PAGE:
Success at home - Part 2

Today’s “success at home” story features 37-year-old mother, named Adeline.

After her time at Second Mile Haiti, Adeline found success in business. But business was not her only achievement.

Adeline spent a total of 6 weeks in the recovery program while her 14-month-old twins, Lude and Ludson, recovered from Severe Acute Malnutrition.

Arriving and going home .jpg

Adeline was referred to Second Mile Haiti by a health clinic near her home, two hours away. When they arrived, it was as if Adeline understood, fully and instantaneously, the purpose of the program, and its value to her. She made her children comfortable, but she did not settle in. She approached the program much like a training camp. Her mission: Attend classes, follow the nursing protocol, and watch the numbers on the scale rise.

She never forgot that her real assignment, was back home. 

Despite full hands, Adeline’s physical and mental strength never wavered. It appeared that nothing could ruffle Adeline’s feathers. She was smart, quick, and fiercely dedicated. The twins improved quickly.

Second Mile recovery program.jpg

While their journey at Second Mile Haiti was a clear success story, this did not mean that success at home was inevitable.

Adeline was living alone with the twins and their 9-year-old brother, without electricity or running water. For waste, the family used an outdoor latrine that is shared among neighbors. The nearest water source is a 20 minute walk from her home.

Adeline is visited by Second Mile Haiti staff at her home in rural Haiti. She show the Business Program monitor where she will start her business.

Adeline is visited by Second Mile Haiti staff at her home in rural Haiti. She show the Business Program monitor where she will start her business.

In a past life, Adeline sold cosmetics to earn a living-- compact powders and scented creams, Q-tips and spray deodorants-- but she had run out of products more than a year ago. Her lack of income in the months after the twins were born contributed to their eventual decline in health and her own.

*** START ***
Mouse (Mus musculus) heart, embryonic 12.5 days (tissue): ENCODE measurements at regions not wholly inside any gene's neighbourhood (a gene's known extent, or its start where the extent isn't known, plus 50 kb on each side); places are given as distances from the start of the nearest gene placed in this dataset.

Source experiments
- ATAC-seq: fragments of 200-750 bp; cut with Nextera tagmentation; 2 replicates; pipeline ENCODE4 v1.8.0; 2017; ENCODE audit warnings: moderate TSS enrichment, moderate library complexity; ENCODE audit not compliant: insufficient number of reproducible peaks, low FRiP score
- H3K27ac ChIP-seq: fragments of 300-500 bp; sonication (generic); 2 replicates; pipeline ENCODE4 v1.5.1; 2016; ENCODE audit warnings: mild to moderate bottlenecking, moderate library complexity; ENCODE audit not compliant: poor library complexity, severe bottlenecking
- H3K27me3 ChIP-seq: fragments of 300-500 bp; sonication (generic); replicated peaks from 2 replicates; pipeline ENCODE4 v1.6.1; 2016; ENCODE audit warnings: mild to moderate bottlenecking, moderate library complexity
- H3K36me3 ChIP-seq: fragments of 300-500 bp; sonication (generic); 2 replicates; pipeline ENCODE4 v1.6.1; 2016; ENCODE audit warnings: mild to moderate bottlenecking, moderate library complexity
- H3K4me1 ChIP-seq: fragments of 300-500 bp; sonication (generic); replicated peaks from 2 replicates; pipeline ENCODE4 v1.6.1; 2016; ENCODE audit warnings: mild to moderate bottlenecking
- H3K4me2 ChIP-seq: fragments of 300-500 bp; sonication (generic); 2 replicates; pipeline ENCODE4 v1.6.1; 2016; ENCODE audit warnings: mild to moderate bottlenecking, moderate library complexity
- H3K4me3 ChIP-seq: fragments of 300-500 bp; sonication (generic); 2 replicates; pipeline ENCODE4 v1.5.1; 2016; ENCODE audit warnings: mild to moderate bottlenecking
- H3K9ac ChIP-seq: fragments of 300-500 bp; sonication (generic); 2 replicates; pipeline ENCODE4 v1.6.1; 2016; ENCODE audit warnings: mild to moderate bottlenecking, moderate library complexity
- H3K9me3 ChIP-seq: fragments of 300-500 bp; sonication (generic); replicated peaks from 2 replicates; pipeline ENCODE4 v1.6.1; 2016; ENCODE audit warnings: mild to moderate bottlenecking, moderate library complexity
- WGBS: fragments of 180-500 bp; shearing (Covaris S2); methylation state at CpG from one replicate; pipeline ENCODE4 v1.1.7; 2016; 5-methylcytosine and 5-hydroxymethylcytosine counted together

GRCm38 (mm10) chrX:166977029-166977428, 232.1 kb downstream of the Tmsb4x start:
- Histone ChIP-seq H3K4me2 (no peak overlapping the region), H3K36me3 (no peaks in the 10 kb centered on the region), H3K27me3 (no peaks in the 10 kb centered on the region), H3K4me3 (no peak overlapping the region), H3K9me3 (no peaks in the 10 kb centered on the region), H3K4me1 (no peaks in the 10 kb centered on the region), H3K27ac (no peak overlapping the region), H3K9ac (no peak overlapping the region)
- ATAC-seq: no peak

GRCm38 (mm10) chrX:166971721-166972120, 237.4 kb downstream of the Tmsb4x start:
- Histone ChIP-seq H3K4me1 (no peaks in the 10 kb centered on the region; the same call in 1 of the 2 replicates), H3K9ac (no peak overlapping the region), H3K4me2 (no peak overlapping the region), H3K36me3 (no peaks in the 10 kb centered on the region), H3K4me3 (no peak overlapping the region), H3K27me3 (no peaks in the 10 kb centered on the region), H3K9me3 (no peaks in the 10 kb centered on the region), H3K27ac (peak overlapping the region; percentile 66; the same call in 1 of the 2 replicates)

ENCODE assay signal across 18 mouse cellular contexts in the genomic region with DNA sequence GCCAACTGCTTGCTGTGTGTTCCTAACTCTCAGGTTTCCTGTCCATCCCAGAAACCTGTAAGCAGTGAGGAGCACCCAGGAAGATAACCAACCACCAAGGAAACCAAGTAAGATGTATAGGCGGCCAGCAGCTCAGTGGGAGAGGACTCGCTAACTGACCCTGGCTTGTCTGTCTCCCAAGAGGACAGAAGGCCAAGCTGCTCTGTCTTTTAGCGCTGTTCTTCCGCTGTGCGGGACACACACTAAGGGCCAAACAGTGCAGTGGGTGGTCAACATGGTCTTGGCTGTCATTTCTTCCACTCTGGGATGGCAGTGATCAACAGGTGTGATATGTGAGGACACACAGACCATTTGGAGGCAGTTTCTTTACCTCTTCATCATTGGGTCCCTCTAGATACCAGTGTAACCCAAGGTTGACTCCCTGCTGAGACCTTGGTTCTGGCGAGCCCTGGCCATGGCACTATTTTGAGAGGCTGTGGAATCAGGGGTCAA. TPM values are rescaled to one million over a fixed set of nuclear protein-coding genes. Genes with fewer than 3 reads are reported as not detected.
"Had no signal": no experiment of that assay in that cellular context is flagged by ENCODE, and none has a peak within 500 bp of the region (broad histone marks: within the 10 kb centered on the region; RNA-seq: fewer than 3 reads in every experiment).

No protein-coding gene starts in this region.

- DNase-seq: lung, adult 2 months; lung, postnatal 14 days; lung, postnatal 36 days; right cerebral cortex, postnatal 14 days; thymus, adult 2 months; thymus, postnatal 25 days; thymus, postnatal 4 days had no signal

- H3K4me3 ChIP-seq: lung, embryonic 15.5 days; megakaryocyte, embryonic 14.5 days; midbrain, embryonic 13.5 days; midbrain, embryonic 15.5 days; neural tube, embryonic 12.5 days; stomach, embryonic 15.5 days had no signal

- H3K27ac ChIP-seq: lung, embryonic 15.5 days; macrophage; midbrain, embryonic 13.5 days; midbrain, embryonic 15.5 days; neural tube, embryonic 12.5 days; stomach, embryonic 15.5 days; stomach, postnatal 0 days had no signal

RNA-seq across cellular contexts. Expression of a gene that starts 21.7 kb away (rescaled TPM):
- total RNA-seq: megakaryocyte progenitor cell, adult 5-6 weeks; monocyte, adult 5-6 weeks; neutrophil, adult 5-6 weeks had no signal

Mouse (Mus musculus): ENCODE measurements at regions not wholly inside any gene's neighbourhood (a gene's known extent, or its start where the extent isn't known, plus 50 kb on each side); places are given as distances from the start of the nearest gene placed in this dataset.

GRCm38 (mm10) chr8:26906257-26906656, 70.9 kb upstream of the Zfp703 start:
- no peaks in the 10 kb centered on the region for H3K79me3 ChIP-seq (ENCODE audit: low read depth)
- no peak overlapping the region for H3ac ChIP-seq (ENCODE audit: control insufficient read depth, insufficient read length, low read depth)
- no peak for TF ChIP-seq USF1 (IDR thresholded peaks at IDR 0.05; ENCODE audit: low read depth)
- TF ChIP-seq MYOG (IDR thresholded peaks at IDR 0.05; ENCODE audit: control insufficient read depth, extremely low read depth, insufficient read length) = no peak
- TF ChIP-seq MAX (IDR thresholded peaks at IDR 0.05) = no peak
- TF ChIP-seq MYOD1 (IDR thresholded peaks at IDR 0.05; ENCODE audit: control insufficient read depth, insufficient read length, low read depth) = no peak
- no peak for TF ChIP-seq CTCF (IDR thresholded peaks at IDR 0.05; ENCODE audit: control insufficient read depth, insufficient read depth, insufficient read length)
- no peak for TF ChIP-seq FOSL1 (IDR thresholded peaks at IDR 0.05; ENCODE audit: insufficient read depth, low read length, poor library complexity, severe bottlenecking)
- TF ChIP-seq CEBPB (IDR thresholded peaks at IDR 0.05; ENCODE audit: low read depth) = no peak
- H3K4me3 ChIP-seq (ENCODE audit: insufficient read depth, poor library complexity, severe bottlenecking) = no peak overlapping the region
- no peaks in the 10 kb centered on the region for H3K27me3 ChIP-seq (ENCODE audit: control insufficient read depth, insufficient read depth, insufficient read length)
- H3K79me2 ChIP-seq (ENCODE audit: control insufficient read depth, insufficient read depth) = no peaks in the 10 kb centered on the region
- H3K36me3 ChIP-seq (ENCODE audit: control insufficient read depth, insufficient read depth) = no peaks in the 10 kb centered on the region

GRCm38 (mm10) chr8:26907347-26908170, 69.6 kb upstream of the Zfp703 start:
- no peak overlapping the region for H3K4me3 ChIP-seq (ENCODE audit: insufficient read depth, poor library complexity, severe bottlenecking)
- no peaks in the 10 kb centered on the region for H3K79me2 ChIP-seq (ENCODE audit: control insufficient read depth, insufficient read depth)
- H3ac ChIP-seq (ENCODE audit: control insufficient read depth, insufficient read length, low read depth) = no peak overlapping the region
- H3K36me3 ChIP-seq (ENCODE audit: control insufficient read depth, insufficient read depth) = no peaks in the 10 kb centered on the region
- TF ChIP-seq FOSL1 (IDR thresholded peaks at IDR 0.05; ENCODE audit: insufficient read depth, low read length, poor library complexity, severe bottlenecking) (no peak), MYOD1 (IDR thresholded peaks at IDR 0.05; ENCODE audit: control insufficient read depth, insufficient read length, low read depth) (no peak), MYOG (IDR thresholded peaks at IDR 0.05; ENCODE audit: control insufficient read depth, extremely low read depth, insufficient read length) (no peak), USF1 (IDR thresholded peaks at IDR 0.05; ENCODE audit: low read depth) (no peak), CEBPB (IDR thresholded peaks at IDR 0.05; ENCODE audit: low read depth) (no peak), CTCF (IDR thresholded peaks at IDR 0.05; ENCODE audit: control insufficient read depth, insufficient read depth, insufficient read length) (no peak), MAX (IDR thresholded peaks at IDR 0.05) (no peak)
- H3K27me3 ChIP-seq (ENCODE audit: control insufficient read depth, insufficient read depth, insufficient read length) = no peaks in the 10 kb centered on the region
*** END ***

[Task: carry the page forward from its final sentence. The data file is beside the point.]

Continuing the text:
Still, she approached the second phase of the recovery program with every ounce of confidence. Adeline returned to Second Mile Haiti to collect her business package just 2.5 weeks after leaving the center.  Her healthy 16-month-olds, too heavy now to travel as a pair. 

Adeline retrieves business package

Three months and three home visits later, here’s what we know about Adeline’s enterprise:

She carries more than 20 food and essential home products and keeps meticulous records. She has reinvested at least 12,850 Haitian Gourdes (~$200) to restock her items and grow her business. With her profits she has purchased diapers, sandals, and clothing for her kids and taken them to see a doctor. She currently has $142 in savings. She hasn’t missed a follow-up appointment at the Center and her babies are doing better than ever. 

The 18-month-old twins, pictured here, 3 months after their recovery from Severe Acute Malnutrition, now beginning to walk. 

The 18-month-old twins, pictured here, 3 months after their recovery from Severe Acute Malnutrition, now beginning to walk. 

Of course, when she returns to Second Mile for a follow-up visit, she can’t stay for long.

Adeline has work to do. She has her family's longevity in mind.

Adeline isn't selling today, but displays her goods on her stoop for a photo. 

Adeline isn't selling today, but displays her goods on her stoop for a photo. 

“I’m saving to buy some animals, to grow my business to the point that it can’t ever fail" she says, when asked about her savings plan.

That certainly sounds like the Adeline we've come to know and respect. 

 “Success: To laugh often and much, to win the respect of intelligent people and the affection of children, to earn the appreciation of honest critics and endure the betrayal of false friends, to appreciate beauty, to find the best in others, to leave the world a bit better, whether by a healthy child, a garden patch, or a redeemed social condition; to know even one life has breathed easier because you have lived.  This is to have succeeded!”

Ralph Waldo Emerson

Each time we send a family home, out and away from the structure of the recovery program to the uncharted waters of post-malnutrition existence, we have to wonder: will they be okay?

Will the problems that ailed the family prior to their arrival, continue to weigh them down?

Will disputes cause disharmony? Will the kids get sick again?

Will the business fail? Will disaster strike?

Of course, we don’t say our goodbyes expecting these things to happen. We simply acknowledge the harsh realities of extreme poverty, and in doing so, we find ourselves able to celebrate the successes with a bit more gusto.

When it comes to evaluating success, it’s one’s knowledge of the nature of weeds, that makes the garden patch such a triumphant victory.  

Adeline's success is a big deal. Will you join us in wishing her continued success? 

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